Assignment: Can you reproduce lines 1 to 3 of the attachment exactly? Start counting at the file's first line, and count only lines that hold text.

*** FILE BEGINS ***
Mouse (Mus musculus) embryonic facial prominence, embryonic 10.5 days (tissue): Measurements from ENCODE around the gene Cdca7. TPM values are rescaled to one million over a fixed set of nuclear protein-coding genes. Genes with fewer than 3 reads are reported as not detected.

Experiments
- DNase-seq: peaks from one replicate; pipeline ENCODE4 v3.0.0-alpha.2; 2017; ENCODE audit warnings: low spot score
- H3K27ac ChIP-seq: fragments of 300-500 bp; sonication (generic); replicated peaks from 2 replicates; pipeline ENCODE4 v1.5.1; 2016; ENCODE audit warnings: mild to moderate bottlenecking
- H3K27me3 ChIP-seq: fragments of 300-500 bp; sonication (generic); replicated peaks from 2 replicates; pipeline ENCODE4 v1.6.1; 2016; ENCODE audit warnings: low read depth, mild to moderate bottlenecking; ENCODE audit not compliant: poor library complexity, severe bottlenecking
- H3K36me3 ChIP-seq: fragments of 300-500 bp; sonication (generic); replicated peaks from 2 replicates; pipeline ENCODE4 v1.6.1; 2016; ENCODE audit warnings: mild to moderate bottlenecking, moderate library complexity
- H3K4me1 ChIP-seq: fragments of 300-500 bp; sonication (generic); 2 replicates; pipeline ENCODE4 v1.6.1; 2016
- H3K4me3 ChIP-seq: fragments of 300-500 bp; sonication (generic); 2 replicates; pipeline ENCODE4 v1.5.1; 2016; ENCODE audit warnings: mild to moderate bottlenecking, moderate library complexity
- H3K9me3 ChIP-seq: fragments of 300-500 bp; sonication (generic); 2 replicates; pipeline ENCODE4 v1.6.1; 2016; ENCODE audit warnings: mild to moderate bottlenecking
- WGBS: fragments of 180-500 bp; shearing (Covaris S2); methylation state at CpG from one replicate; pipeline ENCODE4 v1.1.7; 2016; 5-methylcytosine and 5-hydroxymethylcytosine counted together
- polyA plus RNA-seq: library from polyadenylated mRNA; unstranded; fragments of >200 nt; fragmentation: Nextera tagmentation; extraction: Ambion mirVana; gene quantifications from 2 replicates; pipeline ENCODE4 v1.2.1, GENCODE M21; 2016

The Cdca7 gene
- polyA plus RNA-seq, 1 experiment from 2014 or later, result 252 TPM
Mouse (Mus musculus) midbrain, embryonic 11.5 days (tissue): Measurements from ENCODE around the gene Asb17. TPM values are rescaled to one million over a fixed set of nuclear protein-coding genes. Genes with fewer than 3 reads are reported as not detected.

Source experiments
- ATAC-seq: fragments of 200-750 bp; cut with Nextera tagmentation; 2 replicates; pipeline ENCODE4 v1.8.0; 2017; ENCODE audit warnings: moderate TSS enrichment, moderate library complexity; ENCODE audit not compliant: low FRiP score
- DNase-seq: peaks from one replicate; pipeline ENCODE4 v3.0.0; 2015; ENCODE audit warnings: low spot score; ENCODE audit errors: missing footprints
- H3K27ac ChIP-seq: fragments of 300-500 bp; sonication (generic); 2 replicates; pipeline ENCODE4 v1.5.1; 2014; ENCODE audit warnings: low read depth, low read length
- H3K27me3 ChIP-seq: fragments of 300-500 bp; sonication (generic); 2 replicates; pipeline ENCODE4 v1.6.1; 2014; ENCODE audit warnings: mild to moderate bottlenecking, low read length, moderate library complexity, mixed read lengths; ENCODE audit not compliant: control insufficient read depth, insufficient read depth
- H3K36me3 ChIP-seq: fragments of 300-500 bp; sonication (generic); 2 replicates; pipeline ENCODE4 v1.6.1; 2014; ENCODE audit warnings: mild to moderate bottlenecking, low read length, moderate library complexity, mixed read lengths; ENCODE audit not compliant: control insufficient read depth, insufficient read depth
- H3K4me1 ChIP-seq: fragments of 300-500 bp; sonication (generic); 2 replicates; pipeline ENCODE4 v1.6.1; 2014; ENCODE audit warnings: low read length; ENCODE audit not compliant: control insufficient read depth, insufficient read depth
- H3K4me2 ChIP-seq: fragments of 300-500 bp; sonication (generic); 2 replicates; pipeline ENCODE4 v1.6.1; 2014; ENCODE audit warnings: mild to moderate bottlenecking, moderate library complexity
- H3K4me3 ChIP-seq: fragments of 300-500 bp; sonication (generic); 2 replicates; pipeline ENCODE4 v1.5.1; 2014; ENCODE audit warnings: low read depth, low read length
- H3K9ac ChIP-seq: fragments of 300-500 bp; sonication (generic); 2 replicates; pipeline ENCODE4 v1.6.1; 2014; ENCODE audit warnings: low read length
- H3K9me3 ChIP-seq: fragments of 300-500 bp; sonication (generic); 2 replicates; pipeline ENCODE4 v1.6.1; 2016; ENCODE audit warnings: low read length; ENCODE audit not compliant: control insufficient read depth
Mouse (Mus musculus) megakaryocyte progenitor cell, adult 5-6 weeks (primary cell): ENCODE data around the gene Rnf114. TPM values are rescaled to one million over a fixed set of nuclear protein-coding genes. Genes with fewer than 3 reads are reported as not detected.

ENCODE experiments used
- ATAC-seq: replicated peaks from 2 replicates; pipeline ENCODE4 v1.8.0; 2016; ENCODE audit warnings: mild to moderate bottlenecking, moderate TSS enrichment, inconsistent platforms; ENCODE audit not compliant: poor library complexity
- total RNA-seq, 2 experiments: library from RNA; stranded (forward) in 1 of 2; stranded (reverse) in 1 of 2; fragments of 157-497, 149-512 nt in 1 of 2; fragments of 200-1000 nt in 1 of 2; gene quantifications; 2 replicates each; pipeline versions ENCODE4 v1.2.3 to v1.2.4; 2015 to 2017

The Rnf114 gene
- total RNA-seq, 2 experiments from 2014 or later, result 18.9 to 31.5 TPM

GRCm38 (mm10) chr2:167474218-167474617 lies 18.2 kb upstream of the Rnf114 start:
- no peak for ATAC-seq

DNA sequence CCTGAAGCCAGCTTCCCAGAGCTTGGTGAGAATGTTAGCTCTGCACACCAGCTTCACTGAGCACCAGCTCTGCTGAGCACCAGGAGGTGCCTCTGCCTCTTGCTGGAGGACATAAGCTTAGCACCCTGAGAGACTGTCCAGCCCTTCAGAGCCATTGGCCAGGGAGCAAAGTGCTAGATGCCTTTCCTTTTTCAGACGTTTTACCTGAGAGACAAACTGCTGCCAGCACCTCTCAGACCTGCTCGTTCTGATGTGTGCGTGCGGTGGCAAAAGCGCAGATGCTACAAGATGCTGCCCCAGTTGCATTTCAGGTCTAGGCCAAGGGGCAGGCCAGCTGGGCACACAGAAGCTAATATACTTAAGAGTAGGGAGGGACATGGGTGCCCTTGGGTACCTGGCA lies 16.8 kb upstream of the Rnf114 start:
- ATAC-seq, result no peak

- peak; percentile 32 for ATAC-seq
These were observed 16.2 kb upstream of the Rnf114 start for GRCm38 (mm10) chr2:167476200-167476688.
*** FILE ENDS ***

Mouse (Mus musculus) embryonic facial prominence, embryonic 10.5 days (tissue): Measurements from ENCODE around the gene Cdca7. TPM values are rescaled to one million over a fixed set of nuclear protein-coding genes. Genes with fewer than 3 reads are reported as not detected.

Experiments
- DNase-seq: peaks from one replicate; pipeline ENCODE4 v3.0.0-alpha.2; 2017; ENCODE audit warnings: low spot score